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Hollyoaks star bares all under the spotlight to highlight dangers of sunbeds

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by Cancer Research UK | News

10 November 2009

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Soap Star Gemma Merna has got up-close-and-personal with her skin to highlight the dangers of sunbeds for Cancer Research UK’s SunSmart campaign.

The actress, who plays Carmel Valentine in Channel 4’s Hollyoaks, is known for her looks and year round tan. But, in these exclusive images, she has removed all traces of make-up and gone under the camera to highlight the hidden damage that sunbeds and overexposure to UV light can cause.

The specialist cameras show all the unseen damage that has been caused to the skin by overexposure to UV, given off by sunbeds and the sun. The damage that the cameras can show ranges from age and liver spots to wrinkles, dehydration and areas of damage linked to sunburn.

Gemma, 25, started using sunbeds from the age of 15. She has naturally pale skin, a type very sensitive to sun damage, and would use them once or twice a week with her friends. Gemma remembers burning quite regularly as she tried to get the tan she aspired to. Once she realised the damage she was doing to her skin, she switched to using fake tan to get her year-round glow instead. Now, Gemma wants to raise awareness of how using sunbeds can have far-reaching repercussions – not just on your looks but on your health as well.

Gemma said: “When I was younger, I didn’t realise the damage I was doing to my skin by using sunbeds. I just wanted to look tanned and to fit in with everyone and didn’t give any thought to the risks I was taking or the fact that it would actually make my skin look worse as I got older. When I realised how dangerous sunbeds were, I stopped using them and started using fake tan instead. Looking at these photos, I can see there are already signs of sun damage and I’m only 25! It’s quite shocking. You only get one skin so you really need to look after it. These pictures have convinced me for sure that I’ll never use a sunbed again.”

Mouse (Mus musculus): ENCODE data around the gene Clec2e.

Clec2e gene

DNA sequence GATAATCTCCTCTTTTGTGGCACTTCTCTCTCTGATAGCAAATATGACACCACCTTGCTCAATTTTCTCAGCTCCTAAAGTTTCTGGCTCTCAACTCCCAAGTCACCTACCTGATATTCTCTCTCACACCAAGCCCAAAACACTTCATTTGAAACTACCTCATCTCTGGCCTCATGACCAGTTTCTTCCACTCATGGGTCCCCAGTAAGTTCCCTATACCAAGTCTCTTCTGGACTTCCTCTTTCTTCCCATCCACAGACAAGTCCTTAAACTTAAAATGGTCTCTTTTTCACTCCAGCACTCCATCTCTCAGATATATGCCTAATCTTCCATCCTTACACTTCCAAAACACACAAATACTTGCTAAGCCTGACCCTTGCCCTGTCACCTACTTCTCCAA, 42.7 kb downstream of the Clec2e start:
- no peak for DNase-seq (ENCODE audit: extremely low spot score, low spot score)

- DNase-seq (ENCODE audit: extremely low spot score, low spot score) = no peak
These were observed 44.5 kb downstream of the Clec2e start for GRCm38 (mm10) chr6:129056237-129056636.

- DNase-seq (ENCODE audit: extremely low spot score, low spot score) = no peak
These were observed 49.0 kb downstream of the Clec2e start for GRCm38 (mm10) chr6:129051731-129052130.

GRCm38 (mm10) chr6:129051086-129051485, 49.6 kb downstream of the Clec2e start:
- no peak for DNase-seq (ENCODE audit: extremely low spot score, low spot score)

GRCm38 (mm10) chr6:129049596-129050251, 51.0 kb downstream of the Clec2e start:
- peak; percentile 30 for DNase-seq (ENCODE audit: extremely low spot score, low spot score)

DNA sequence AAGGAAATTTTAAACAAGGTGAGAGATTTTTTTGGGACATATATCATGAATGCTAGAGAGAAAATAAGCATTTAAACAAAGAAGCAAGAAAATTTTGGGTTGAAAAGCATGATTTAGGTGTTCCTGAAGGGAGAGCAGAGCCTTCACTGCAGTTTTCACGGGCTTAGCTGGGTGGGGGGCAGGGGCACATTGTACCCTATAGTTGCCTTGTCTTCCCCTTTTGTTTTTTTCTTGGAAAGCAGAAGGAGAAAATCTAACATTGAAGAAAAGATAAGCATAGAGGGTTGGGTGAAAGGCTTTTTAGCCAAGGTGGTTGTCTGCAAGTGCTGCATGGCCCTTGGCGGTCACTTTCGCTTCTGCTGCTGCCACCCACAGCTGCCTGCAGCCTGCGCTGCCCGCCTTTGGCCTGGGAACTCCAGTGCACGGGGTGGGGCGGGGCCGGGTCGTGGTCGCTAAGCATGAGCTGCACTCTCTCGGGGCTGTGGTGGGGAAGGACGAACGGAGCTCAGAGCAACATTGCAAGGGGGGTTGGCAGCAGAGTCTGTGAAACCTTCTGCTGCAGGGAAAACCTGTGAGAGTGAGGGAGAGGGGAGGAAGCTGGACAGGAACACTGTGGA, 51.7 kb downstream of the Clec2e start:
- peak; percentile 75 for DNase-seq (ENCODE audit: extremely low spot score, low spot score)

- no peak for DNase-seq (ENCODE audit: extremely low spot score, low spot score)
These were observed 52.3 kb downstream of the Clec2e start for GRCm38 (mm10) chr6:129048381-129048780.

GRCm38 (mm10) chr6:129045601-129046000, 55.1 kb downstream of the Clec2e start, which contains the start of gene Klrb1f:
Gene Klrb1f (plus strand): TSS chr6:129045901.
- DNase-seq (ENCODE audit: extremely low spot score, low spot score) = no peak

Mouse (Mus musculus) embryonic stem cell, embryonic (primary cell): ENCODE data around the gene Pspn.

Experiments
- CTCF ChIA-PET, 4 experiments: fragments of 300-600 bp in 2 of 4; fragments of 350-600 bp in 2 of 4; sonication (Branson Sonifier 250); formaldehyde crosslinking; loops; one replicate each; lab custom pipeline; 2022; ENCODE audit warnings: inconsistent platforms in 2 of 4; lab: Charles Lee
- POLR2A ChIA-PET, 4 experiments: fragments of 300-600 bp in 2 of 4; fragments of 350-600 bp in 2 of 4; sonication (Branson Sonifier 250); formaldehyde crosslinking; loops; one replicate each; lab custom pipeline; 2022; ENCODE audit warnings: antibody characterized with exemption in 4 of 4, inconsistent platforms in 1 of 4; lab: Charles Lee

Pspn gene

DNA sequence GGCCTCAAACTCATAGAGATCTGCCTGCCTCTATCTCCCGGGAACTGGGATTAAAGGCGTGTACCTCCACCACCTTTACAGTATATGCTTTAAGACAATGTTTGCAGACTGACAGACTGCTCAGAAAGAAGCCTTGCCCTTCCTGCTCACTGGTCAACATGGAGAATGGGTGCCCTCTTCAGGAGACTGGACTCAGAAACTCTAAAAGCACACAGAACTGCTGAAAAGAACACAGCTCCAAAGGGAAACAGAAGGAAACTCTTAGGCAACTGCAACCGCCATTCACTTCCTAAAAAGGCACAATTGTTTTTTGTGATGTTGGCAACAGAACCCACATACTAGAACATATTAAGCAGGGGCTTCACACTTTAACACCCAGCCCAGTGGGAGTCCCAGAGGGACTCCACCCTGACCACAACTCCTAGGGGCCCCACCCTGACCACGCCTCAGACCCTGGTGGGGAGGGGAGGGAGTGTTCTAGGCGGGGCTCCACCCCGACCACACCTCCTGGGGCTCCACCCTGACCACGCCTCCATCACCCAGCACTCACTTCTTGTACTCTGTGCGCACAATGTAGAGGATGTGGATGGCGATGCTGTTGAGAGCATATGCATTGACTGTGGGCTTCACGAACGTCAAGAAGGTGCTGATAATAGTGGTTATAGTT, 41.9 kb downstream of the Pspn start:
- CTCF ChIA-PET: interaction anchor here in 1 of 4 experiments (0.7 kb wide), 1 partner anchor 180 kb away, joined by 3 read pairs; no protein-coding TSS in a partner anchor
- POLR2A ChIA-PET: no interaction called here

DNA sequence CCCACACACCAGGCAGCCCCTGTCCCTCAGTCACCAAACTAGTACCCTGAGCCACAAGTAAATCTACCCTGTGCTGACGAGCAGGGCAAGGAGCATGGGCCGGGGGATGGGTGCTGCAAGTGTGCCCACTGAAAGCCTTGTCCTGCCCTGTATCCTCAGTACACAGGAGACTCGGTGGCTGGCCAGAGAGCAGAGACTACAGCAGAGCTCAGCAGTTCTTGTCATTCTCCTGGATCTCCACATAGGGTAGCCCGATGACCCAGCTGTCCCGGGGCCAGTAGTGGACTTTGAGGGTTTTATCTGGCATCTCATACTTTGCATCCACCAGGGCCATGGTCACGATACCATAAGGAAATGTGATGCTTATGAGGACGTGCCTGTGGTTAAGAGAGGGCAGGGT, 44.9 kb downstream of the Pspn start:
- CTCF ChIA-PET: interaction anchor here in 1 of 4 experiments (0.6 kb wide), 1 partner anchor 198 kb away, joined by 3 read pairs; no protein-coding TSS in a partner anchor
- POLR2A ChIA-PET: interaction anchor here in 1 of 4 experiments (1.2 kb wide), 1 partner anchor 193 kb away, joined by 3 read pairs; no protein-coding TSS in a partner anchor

Jane Lewis, skin specialist, adds: “The pictures of Gemma show that she has signs of sun damage. This is particularly evident in the number of freckles she has on her forehead and across her cheeks, which are not apparent to the naked eye. It’s likely that this damage happened during her childhood and when she used sunbeds. It’s great to hear she has realised the danger she was putting herself in, and now has a really positive approach to protecting her skin.”

This time of year is a key time for sunbed use in the UK, as large numbers of people turn to sunbeds to top up their holiday tans, putting themselves at increased risk of developing skin cancer. Research shows that the intensity of some UV rays from sunbeds can be 10 – 15 times stronger than the midday sun and using a sunbed just once a month can increase the risk of developing melanoma skin cancer by more than half.

Katy Scammell, SunSmart campaign manager at Cancer Research UK, said: “By showing these shocking pictures, we’re hoping that people will see that by using sunbeds they really are storing up problems for the future. Not only do sunbeds increase the risk of developing melanoma, the most serious type of skin cancer, but they also cause irreversible damage to your skin, making it leathery, wrinkly and old before its time.”

Melanoma is now the most common form of cancer for women in their 20s, with almost one woman aged 20 to 29 being diagnosed each day. And with the total number of people developing the disease have recently crashed through the 10,000 barrier each year, it pays to look after your skin.

For more information on SunSmart please visit